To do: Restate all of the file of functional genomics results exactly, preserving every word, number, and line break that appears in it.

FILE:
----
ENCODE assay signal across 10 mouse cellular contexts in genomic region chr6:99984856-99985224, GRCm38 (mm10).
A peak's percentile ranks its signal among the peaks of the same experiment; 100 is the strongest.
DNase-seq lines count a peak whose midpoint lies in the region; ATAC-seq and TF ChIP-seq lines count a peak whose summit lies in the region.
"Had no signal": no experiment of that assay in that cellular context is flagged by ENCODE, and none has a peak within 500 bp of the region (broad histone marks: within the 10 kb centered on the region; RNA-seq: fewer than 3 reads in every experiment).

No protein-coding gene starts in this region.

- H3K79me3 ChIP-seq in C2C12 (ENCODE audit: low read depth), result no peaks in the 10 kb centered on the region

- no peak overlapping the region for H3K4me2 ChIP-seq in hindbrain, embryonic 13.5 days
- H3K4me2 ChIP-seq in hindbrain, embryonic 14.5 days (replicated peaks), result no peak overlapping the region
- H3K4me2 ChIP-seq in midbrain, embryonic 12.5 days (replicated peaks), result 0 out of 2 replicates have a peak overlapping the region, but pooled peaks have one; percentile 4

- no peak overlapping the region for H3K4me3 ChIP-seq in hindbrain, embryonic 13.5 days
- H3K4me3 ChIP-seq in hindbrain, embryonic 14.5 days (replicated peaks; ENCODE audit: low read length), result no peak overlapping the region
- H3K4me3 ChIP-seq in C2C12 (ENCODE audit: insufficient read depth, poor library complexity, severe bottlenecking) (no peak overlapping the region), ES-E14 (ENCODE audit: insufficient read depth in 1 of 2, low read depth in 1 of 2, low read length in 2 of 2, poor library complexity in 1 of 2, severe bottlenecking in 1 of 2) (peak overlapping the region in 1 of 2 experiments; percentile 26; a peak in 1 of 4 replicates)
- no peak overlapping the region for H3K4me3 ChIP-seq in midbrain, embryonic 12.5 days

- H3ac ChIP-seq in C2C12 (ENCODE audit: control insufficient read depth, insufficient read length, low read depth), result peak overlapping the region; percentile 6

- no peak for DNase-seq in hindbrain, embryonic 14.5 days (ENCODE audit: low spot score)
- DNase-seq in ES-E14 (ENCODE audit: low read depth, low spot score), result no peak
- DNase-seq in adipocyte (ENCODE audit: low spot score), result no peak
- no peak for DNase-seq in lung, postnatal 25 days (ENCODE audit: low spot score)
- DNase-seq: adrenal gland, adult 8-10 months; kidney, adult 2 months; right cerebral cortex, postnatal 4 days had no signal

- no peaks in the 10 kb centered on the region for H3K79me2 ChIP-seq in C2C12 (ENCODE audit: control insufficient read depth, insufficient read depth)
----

ENCODE assay signal across 10 mouse cellular contexts in genomic region chr6:99984856-99985224, GRCm38 (mm10).
A peak's percentile ranks its signal among the peaks of the same experiment; 100 is the strongest.
DNase-seq lines count a peak whose midpoint lies in the region; ATAC-seq and TF ChIP-seq lines count a peak whose summit lies in the region.
"Had no signal": no experiment of that assay in that cellular context is flagged by ENCODE, and none has a peak within 500 bp of the region (broad histone marks: within the 10 kb centered on the region; RNA-seq: fewer than 3 reads in every experiment).

No protein-coding gene starts in this region.

- H3K79me3 ChIP-seq in C2C12 (ENCODE audit: low read depth), result no peaks in the 10 kb centered on the region

- no peak overlapping the region for H3K4me2 ChIP-seq in hindbrain, embryonic 13.5 days
- H3K4me2 ChIP-seq in hindbrain, embryonic 14.5 days (replicated peaks), result no peak overlapping the region
- H3K4me2 ChIP-seq in midbrain, embryonic 12.5 days (replicated peaks), result 0 out of 2 replicates have a peak overlapping the region, but pooled peaks have one; percentile 4

- no peak overlapping the region for H3K4me3 ChIP-seq in hindbrain, embryonic 13.5 days
- H3K4me3 ChIP-seq in hindbrain, embryonic 14.5 days (replicated peaks; ENCODE audit: low read length), result no peak overlapping the region
- H3K4me3 ChIP-seq in C2C12 (ENCODE audit: insufficient read depth, poor library complexity, severe bottlenecking) (no peak overlapping the region), ES-E14 (ENCODE audit: insufficient read depth in 1 of 2, low read depth in 1 of 2, low read length in 2 of 2, poor library complexity in 1 of 2, severe bottlenecking in 1 of 2) (peak overlapping the region in 1 of 2 experiments; percentile 26; a peak in 1 of 4 replicates)
- no peak overlapping the region for H3K4me3 ChIP-seq in midbrain, embryonic 12.5 days

- H3ac ChIP-seq in C2C12 (ENCODE audit: control insufficient read depth, insufficient read length, low read depth), result peak overlapping the region; percentile 6

- no peak for DNase-seq in hindbrain, embryonic 14.5 days (ENCODE audit: low spot score)
- DNase-seq in ES-E14 (ENCODE audit: low read depth, low spot score), result no peak
- DNase-seq in adipocyte (ENCODE audit: low spot score), result no peak
- no peak for DNase-seq in lung, postnatal 25 days (ENCODE audit: low spot score)
- DNase-seq: adrenal gland, adult 8-10 months; kidney, adult 2 months; right cerebral cortex, postnatal 4 days had no signal

- no peaks in the 10 kb centered on the region for H3K79me2 ChIP-seq in C2C12 (ENCODE audit: control insufficient read depth, insufficient read depth)